The UK citizenship test
The British Israeli
Simon Posner, 36, was born in the UK but moved to Israel when he was a baby. He returned to Britain to study and he has been a North London resident for two years.
He says: “I don’t feel the need to know about politics that much. There’s the Houses of Parliament and the House of Lords. That’s all I know. But it’s important to know about the culture I’m living in. That’s something I’m always eager to learn about.”
The results: Fail
Simon scored a disappointing 17 out of 24. He got most of the political questions wrong. Not only did he trip up on those the others got wrong, he was the only one who erroneously thought it was not possible for a political candidate to win a constituency despite winning less than half of the votes cast. Like Chantal, he wrongly thought the party with the most votes forms the government (rather than the party with the most MPs elected into the House of Commons). He thought the Cabinet met monthly and that the UK birth rate was at an all-time high in 2002 — which is false. But he did know what the role of the EU’s Council of Ministers was. “I think it was more of an educated guess,” he admits.
His reaction: “I did OK. I did my best. Probably if I had more time to think about my answers I may have got a better score.”
Our experiment proves that whereas the average Jewish-community member may not know the intricacies of how politics work in the UK, they do know where Cockney is spoken (London), that another name for the Church of England is the Anglican Church, and that Remembrance Day commemorates the memory of those who died during the war.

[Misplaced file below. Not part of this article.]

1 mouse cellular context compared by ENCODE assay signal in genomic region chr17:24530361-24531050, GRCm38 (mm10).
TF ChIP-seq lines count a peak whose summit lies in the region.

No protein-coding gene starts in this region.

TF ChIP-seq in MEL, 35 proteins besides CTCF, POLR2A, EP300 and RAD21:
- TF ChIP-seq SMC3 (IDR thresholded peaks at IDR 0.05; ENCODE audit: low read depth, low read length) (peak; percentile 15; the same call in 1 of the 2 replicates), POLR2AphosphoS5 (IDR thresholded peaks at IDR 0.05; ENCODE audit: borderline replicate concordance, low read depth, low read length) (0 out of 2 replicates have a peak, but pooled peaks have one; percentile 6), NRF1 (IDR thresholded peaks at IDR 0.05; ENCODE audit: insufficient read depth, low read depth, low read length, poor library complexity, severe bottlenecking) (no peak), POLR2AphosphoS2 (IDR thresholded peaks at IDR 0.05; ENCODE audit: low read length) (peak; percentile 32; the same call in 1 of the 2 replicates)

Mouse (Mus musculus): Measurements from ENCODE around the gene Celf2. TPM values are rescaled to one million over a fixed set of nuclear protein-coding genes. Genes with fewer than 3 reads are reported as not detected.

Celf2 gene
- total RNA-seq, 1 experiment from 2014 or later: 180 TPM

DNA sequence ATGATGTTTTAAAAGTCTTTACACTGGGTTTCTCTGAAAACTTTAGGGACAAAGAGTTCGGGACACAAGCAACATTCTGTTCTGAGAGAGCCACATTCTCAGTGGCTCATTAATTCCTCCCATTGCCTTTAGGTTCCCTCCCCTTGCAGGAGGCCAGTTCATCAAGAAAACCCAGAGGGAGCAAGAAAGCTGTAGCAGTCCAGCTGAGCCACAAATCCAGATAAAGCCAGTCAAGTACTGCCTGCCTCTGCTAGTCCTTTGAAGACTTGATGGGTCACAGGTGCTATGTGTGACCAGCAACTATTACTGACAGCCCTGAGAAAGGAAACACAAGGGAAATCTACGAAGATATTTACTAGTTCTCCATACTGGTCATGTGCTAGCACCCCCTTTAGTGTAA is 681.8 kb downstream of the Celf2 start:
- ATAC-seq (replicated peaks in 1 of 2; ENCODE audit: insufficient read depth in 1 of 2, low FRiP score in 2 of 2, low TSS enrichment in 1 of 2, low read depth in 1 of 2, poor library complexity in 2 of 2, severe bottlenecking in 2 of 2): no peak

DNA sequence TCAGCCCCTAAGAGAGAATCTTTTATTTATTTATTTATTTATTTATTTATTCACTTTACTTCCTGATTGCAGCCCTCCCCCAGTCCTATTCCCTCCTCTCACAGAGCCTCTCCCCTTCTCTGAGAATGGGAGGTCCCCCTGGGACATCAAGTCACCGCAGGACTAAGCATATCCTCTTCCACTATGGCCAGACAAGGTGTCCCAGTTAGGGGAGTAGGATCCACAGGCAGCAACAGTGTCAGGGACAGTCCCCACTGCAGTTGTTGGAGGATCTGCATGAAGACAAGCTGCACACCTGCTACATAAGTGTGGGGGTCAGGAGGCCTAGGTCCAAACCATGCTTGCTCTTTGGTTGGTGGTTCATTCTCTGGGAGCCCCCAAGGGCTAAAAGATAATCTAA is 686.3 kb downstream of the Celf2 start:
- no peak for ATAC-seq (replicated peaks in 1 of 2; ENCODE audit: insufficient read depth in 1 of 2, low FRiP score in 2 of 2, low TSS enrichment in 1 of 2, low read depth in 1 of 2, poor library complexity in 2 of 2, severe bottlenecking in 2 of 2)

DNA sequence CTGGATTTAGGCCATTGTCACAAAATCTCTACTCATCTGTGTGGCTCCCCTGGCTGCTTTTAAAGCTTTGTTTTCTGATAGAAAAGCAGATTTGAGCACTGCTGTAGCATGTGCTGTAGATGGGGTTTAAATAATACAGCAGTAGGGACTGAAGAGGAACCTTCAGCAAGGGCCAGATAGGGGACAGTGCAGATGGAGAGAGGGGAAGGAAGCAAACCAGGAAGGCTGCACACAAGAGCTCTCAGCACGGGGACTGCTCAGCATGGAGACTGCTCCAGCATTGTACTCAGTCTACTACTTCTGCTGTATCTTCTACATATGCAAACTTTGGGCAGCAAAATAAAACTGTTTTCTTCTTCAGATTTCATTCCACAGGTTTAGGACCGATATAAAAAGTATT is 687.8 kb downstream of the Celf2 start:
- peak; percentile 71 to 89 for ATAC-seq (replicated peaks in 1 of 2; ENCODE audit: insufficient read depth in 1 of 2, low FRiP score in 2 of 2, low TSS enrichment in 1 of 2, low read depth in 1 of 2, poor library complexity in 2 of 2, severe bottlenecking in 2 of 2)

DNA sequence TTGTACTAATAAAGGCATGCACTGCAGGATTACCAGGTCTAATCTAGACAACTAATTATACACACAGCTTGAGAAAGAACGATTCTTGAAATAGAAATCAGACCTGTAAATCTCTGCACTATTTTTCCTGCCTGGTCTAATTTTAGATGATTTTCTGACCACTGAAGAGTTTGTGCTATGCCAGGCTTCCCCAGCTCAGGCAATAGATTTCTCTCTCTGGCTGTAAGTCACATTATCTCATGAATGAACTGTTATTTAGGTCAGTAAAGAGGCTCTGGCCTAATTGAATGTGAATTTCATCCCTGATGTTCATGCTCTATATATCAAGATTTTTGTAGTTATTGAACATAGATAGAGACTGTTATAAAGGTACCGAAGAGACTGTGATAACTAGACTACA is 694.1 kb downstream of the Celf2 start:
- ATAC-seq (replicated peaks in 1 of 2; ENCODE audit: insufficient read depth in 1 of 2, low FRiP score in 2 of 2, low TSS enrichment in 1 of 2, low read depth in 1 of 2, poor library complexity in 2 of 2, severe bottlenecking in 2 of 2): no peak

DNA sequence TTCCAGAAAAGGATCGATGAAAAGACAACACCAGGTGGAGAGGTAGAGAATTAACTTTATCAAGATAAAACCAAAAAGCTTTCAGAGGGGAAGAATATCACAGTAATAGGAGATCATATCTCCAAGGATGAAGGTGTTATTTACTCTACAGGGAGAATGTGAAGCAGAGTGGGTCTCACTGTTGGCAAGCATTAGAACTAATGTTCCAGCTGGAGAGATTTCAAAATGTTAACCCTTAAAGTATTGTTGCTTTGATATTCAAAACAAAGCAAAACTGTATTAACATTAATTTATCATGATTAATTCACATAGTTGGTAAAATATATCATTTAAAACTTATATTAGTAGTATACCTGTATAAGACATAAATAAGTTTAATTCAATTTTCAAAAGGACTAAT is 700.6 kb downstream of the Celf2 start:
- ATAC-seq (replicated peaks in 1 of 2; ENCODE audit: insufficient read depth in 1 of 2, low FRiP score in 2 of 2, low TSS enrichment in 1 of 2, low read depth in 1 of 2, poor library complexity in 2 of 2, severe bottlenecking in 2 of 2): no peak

Everyone knew what the Grand National was, and that it is not compulsory to perform military service. They also knew the current heir to the throne was the Prince of Wales.
Jane, Leonard and even Simon were aware that during the 1950s Britain set up bus-driver recruitment centres in the West Indies, from their knowledge of the hit TV comedy On The Buses, although Chantal’s memory did not stretch back that far.
All the candidates knew the countries from where Jews migrated to escape persecution between 1880 and 1910. These were Poland, Ukraine and Belarus. Their ancestors may have all come from these countries, but according to the test they are, for the most part, fully integrated in the British way of life.